Shola von Reinhold’s novel is central to any reckoning with the politics of the archive, not to mention contemporary literature itself.
If you play a videogame and you avoided or never met a particular queer character, did they exist in the game for you?
Pamela Adlon reveals the mundane project of motherhood to be vast, fluid, and fascinating in its own right.
“The diary has challenged every category of literary analysis for me.”
The family as we know it today functions to further isolate trans children from trans women and vice versa. Thank goodness for TV.
Chicago—for women artists of various backgrounds—demanded a new art to advance the struggle for freedom by imagining other possible worlds.
“I didn’t pay much attention to what was being put in the archives… there are letters that, if I had been paying attention, wouldn’t be there.”
The secret of the Western—as Jane Campion’s “Power of the Dog” shows—is that its mythology nurtures a queer fantasy, hiding in plain sight.
Institutions separate complainers from one another and from their own support networks. But what if we complained as a collective?
There are so many utopias. Could one be a small collective of nuns, performing their chores, far from the disasters of the 12th century?
Collective feminist narratives can acknowledge, to differing degrees, the stories that are missing from them.
Repeatedly, the film shows this venturesome woman alone at all hours—yet never do we see her fearing or fending off assault.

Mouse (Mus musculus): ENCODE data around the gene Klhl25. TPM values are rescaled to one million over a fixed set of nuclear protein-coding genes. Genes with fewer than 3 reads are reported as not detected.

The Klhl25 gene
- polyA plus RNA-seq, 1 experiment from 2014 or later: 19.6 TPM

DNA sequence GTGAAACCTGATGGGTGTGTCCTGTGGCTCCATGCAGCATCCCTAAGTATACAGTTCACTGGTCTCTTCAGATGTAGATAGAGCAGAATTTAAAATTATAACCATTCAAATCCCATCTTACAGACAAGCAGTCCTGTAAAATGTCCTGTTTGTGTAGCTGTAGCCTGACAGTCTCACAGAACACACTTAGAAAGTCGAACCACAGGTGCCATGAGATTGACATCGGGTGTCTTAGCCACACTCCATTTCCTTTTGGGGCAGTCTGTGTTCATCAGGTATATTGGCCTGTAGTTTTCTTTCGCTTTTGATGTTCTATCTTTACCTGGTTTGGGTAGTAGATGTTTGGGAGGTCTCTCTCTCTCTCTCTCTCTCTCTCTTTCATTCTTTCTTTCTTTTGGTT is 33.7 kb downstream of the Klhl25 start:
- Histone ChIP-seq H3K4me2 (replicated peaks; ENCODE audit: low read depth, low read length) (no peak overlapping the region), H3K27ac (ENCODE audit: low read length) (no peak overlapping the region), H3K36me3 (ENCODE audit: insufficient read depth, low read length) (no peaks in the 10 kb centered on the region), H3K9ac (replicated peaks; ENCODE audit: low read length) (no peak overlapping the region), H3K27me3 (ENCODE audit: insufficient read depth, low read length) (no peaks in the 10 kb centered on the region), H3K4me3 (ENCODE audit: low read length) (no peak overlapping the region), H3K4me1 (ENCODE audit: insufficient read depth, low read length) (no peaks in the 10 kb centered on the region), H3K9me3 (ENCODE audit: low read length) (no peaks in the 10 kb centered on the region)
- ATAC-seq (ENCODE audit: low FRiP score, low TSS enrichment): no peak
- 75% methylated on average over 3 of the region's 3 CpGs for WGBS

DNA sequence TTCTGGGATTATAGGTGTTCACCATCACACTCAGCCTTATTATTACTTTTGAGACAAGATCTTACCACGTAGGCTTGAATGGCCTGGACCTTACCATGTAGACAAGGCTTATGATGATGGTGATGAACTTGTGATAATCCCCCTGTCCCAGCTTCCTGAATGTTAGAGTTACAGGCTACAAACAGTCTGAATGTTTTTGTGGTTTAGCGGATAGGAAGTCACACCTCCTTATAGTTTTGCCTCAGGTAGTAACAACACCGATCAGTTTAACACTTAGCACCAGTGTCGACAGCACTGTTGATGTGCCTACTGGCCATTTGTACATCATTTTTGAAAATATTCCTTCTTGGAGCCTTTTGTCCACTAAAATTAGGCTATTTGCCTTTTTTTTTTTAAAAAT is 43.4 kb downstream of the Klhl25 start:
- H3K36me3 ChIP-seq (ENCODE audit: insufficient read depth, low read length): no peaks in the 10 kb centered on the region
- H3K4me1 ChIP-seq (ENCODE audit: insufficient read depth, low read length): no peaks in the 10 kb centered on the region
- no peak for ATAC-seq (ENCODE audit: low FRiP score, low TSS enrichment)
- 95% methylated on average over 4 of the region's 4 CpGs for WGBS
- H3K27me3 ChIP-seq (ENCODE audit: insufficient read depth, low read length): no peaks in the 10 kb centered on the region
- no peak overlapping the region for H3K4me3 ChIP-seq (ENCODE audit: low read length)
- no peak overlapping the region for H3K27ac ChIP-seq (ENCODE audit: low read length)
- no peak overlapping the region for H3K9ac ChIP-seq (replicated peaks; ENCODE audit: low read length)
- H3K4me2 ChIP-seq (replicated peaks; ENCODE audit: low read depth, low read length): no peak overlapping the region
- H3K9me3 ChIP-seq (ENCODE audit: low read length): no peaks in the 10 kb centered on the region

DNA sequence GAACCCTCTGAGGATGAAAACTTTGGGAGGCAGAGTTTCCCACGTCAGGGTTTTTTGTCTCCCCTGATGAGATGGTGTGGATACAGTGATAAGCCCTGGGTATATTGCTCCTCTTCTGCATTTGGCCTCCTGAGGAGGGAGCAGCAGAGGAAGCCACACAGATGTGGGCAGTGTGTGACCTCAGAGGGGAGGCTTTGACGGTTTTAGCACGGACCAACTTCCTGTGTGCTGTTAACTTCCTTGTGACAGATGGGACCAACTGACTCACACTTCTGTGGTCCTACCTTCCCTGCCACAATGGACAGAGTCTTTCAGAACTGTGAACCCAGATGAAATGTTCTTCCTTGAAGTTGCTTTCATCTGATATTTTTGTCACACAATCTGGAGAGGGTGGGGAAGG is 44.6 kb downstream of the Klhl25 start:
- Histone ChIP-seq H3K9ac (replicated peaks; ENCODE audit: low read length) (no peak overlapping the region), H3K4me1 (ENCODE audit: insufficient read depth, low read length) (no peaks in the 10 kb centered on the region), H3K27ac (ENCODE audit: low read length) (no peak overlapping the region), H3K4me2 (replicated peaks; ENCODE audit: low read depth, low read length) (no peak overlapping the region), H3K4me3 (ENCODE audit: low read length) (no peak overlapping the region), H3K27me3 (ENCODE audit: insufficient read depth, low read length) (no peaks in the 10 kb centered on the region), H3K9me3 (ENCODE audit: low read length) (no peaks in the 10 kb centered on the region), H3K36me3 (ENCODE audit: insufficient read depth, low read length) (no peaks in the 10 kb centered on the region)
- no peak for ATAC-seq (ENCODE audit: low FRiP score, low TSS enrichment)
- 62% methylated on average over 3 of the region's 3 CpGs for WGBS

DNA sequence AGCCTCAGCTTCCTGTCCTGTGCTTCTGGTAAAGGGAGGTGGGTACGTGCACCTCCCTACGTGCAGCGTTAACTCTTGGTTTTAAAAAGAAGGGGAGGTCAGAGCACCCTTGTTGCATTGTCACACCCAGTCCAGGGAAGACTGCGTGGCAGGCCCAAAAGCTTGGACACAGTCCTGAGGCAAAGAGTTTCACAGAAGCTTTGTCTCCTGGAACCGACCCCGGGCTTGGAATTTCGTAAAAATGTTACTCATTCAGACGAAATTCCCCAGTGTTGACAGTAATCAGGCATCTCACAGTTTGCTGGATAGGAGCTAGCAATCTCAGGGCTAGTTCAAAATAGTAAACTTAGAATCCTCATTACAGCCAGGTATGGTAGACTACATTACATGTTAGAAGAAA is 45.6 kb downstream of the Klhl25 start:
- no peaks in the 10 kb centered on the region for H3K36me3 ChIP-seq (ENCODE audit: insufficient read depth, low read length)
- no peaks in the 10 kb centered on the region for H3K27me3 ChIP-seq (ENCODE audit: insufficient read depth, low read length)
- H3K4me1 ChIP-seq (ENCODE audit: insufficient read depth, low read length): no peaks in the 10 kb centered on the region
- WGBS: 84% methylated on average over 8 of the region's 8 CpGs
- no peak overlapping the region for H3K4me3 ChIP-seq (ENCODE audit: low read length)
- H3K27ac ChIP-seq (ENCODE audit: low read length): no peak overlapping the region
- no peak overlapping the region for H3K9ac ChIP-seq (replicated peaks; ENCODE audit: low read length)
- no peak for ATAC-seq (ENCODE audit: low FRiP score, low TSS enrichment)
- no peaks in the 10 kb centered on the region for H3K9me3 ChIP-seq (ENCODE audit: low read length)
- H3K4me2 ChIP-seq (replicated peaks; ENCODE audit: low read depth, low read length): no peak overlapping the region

Anyone who has been called a bitch-witch might have predicted the show’s big twist: there is absolutely no right way to wield your power.
“Given the long, tainted history of sex under patriarchy, maybe we need reparative norms around sex.”
“I don’t quite know what Murphy means by baroque or what he means by camp, but Murphy has never been able to discern tone.”
Why do women and feminized people flee Central America? What do they find when they reach the United States?
History, Ann Stoler showed, is not just political action, disconnected from daily domestic acts. Intimate relations are worthy of serious study.
Videogames that demand female protagonists commit—and receive—violence may be captivating, thoughtful, and moral. But they are not fun to play.
Novelists from George Eliot to Mary Gordon ask readers to confront our lives as ethical dramas that run only once, and with great consequence.
Students must choose to do the work that will facilitate learning, so teachers must give them reasons to make that choice, again and again.